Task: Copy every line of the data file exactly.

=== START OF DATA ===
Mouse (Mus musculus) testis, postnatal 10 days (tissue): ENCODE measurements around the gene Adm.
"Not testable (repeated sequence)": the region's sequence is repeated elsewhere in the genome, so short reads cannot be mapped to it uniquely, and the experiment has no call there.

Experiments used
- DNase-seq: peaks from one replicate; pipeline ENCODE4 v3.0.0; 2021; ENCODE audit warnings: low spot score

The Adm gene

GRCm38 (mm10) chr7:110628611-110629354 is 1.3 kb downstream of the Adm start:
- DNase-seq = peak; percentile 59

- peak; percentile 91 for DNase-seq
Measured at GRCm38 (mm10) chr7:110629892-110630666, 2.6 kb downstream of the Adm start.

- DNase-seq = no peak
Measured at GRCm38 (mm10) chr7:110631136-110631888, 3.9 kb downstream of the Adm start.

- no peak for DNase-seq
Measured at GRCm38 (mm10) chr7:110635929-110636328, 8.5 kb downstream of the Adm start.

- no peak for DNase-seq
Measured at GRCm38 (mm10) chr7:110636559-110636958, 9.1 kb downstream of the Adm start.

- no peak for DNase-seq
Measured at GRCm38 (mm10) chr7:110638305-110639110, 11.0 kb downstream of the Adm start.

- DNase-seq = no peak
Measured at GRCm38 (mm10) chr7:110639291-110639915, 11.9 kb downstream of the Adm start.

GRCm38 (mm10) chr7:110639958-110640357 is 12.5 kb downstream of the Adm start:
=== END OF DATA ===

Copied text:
Mouse (Mus musculus) testis, postnatal 10 days (tissue): ENCODE measurements around the gene Adm.
"Not testable (repeated sequence)": the region's sequence is repeated elsewhere in the genome, so short reads cannot be mapped to it uniquely, and the experiment has no call there.

Experiments used
- DNase-seq: peaks from one replicate; pipeline ENCODE4 v3.0.0; 2021; ENCODE audit warnings: low spot score

The Adm gene

GRCm38 (mm10) chr7:110628611-110629354 is 1.3 kb downstream of the Adm start:
- DNase-seq = peak; percentile 59

- peak; percentile 91 for DNase-seq
Measured at GRCm38 (mm10) chr7:110629892-110630666, 2.6 kb downstream of the Adm start.

- DNase-seq = no peak
Measured at GRCm38 (mm10) chr7:110631136-110631888, 3.9 kb downstream of the Adm start.

- no peak for DNase-seq
Measured at GRCm38 (mm10) chr7:110635929-110636328, 8.5 kb downstream of the Adm start.

- no peak for DNase-seq
Measured at GRCm38 (mm10) chr7:110636559-110636958, 9.1 kb downstream of the Adm start.

- no peak for DNase-seq
Measured at GRCm38 (mm10) chr7:110638305-110639110, 11.0 kb downstream of the Adm start.

- DNase-seq = no peak
Measured at GRCm38 (mm10) chr7:110639291-110639915, 11.9 kb downstream of the Adm start.

GRCm38 (mm10) chr7:110639958-110640357 is 12.5 kb downstream of the Adm start: